This information should prompt you to consider the following critical questions:
  • How is the advisor getting paid? 
  • Do they get a fee up-front, or do they get a fee later when you sell? 
  • What is that fee based on?
  • Will they be receiving benefits from anyone else when you buy the security?
  • What are all the expenses and charges associated with the product you buy?
  • Apart from sales commissions, what other expenses or charges will you have to pay?
  • How do any of these commissions, expenses or charges impact your investment? 
  • Are there any “trailing commissions” that reduce the amount of returns or the value of your investment?
  • Can you sell your securities whenever you want? 
  • What type of restrictions come with the securities you may buy?
  • Can they be sold right away, or do you have to wait a certain amount of time?
  • Will you have to pay a penalty when you sell them?
  • What is the range of products and services your advisor offers? 
  • What kinds of investment products and service do they offer?
  • What kinds of products and services do they not provide?
  • Can they offer you a complete range of suitable investment products?
Misleading Communications
Beginning at the end of this year, advisors will also be prohibited from misleading investors about their know-how, experience, or qualifications. 
The new rules will forbid them from using titles like “Vice-President,” unless they are an officer of the company with those responsibilities. In other words, an advisor cannot simply call themselves “Vice-President” because it makes them sound important. 
This rule is intended to reduce confusion and clarify the advisor’s actual experience and qualifications. While helpful, you should know that this rule is limited in scope and advisors will be able to continue to use many other titles on their business cards. So be sure you really understand what they do and do not be fooled by the fancy titles they give themselves.

Ontario Provincial Budget – March 24, 2021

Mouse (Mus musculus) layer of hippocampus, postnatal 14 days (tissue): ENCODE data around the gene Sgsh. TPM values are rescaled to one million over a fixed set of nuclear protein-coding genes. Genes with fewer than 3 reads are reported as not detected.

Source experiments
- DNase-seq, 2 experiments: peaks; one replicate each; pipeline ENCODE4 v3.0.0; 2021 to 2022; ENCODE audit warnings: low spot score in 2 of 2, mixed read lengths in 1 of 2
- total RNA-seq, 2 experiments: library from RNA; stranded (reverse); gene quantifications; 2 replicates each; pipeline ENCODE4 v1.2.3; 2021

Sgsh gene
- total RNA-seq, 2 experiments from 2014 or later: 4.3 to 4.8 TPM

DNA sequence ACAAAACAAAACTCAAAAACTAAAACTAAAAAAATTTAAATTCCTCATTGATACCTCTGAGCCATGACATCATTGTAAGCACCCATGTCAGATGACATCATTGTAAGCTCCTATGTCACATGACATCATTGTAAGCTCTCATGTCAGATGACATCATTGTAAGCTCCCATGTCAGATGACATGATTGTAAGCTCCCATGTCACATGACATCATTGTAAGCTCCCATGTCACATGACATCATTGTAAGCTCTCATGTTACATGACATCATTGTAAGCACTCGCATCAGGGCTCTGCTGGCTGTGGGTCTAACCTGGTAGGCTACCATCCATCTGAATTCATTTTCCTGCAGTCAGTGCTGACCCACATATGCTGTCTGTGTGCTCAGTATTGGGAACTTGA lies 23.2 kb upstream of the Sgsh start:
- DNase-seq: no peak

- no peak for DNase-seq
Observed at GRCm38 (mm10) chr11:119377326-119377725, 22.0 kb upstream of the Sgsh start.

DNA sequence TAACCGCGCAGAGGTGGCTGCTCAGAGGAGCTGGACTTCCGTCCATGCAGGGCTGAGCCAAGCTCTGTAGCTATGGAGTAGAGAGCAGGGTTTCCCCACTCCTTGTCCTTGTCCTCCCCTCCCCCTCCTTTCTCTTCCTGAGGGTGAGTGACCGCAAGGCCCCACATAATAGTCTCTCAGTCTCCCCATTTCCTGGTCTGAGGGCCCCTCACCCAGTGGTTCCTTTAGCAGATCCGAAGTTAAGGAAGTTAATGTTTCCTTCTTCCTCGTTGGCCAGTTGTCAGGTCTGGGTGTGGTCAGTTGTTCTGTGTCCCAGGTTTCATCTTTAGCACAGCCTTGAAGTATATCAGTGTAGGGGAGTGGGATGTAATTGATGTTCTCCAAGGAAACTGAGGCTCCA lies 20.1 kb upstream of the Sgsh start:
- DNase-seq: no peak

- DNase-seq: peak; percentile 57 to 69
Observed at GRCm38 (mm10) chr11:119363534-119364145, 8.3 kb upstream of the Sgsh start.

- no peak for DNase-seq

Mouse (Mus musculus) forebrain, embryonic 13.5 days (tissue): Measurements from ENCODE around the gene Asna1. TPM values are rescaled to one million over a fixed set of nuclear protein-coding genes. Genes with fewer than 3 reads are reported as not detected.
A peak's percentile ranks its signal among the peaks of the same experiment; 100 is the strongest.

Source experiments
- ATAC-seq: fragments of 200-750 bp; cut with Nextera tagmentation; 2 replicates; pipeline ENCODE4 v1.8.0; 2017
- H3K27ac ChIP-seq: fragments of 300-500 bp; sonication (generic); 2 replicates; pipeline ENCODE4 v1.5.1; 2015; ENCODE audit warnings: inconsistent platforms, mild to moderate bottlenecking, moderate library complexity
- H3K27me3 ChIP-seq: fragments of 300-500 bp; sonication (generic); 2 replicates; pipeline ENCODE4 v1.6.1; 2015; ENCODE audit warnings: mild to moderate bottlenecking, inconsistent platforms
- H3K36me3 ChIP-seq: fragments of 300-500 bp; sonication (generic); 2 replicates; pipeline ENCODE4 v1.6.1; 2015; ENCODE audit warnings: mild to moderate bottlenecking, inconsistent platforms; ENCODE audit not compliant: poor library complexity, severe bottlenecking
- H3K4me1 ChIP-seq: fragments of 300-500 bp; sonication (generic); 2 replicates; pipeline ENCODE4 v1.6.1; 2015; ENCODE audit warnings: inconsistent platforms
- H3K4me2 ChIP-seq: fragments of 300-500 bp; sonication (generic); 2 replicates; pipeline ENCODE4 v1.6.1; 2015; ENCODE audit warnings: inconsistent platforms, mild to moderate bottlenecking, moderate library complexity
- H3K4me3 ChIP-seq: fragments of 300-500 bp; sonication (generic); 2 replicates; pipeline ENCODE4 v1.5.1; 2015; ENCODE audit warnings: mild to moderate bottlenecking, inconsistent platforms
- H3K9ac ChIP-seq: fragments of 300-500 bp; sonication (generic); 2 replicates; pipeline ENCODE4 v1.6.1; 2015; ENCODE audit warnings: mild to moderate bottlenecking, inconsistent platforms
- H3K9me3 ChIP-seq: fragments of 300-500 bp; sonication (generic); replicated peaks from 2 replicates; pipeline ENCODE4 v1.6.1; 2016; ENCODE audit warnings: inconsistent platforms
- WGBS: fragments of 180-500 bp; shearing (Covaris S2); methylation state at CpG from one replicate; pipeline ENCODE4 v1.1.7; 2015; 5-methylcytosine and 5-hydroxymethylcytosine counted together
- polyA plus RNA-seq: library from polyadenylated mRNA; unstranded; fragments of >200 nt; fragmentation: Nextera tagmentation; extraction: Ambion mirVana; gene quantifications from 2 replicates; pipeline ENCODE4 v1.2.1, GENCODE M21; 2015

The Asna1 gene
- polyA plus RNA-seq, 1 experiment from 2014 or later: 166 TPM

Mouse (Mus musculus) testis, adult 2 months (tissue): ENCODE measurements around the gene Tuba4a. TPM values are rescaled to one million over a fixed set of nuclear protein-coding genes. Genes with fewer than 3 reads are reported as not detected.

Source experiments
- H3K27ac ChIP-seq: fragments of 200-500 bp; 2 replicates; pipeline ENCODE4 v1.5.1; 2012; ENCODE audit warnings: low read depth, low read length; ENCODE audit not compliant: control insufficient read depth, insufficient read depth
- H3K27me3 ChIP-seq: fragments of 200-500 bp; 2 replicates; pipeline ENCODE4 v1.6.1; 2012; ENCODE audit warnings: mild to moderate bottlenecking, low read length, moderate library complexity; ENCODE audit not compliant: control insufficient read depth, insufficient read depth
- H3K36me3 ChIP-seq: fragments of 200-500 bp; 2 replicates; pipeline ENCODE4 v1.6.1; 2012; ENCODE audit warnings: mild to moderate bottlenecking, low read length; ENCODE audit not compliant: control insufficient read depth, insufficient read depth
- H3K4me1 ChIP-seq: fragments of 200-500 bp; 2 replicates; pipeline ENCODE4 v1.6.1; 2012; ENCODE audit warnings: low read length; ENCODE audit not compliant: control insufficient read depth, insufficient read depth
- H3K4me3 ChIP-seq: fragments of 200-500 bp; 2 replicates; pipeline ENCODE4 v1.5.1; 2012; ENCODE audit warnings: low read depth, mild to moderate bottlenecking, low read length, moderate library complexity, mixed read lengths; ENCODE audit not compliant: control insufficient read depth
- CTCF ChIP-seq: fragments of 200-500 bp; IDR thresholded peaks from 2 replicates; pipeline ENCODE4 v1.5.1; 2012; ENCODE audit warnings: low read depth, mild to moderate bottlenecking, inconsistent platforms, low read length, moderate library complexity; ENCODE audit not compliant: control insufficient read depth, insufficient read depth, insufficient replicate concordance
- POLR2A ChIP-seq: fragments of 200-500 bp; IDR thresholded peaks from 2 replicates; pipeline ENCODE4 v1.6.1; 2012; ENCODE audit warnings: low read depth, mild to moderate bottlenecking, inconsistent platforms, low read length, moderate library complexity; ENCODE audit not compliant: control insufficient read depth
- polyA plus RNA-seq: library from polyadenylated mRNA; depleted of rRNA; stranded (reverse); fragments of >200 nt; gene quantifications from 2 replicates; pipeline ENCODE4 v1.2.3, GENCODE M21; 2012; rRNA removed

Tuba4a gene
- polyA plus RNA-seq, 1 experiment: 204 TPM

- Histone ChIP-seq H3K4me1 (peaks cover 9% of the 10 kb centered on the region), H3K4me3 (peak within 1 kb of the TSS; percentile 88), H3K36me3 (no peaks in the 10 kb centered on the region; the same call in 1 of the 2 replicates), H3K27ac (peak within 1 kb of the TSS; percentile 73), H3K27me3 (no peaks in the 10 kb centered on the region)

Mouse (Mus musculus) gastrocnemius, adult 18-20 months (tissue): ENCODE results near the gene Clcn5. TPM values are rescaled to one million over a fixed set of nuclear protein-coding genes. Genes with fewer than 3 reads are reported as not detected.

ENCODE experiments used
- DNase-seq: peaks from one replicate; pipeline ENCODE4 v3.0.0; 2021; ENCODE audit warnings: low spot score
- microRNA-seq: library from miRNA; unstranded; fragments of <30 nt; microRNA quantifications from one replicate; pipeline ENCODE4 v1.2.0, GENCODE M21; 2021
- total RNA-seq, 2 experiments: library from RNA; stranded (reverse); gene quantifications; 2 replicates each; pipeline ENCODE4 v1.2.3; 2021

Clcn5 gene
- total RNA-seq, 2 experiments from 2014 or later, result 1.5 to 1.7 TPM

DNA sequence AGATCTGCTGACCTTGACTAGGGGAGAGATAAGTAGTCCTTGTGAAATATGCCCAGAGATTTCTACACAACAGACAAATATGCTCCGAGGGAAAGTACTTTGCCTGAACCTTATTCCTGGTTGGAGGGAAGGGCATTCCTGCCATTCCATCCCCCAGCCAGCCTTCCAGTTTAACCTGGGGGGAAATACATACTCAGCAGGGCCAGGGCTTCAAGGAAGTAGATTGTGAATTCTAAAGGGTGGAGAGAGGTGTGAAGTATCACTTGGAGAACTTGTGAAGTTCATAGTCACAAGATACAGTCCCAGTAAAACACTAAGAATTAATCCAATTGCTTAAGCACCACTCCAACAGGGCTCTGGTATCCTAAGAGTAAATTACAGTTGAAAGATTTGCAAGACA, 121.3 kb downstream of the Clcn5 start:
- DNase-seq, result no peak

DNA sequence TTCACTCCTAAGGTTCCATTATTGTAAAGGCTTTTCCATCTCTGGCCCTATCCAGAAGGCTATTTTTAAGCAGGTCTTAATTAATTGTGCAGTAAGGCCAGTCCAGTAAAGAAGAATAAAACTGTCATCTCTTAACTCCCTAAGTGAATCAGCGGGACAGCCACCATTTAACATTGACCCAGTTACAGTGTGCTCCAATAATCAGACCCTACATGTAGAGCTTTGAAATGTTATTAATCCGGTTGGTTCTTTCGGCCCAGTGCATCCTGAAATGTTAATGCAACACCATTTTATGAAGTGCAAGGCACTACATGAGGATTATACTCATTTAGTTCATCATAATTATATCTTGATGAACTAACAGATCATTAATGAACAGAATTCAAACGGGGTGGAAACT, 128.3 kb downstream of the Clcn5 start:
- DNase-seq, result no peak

The Ontario government will release its budget later this week. FAIR Canada will be reviewing it carefully to see what recommendations, if any, the government intends to adopt from the final report published by the Capital Markets Modernization Taskforce.
In January 2020, the Ontario focused Taskforce made 74 wide-ranging recommendations but provided little analysis on their respective merits or costs. It also proposed very aggressive timelines for implementing many recommendations, precluding the possibility of meaningful public feedback.
Depending on how the Government chooses to respond, it could be a question of good or bad news for you as an investor.
For example, one recommendation that would benefit investors living in Ontario (and reduce further victimization of investors generally) relates to recommendations made by the Ombudsman for Banking Services and Investments (OBSI). If adopted, any OBSI recommendation to financially compensate an Ontario investor would be binding on the firm or individual they were dealing with. The firm or individual could no longer ignore the Ombudsman or low-ball the investor. This would be a welcomed development, at least in Ontario, for addressing this long outstanding problem.
On the other hand, the Taskforce issued a stark recommendation that, within 6 months, public companies could stop delivering information that the regulators and FAIR Canada believe are important to protect investors.
According to the Taskforce, if public companies posted the information on their websites, investors living in Ontario would be considered to have received delivery of the information. The companies would not even have to provide any notice that they posted the information. This approach may reduce the burden on public companies, but it certainly does not help investors.
Although this idea of “access equals delivery” has been debated before, no one has ever suggested taking it this far. If adopted as recommended by the Taskforce, it would represent a major step backwards and undercut a core tenet of securities law – that investors should be provided with full and timely information to make informed decisions. FAIR Canada does not support the “access equals delivery” approach proposed by the Taskforce.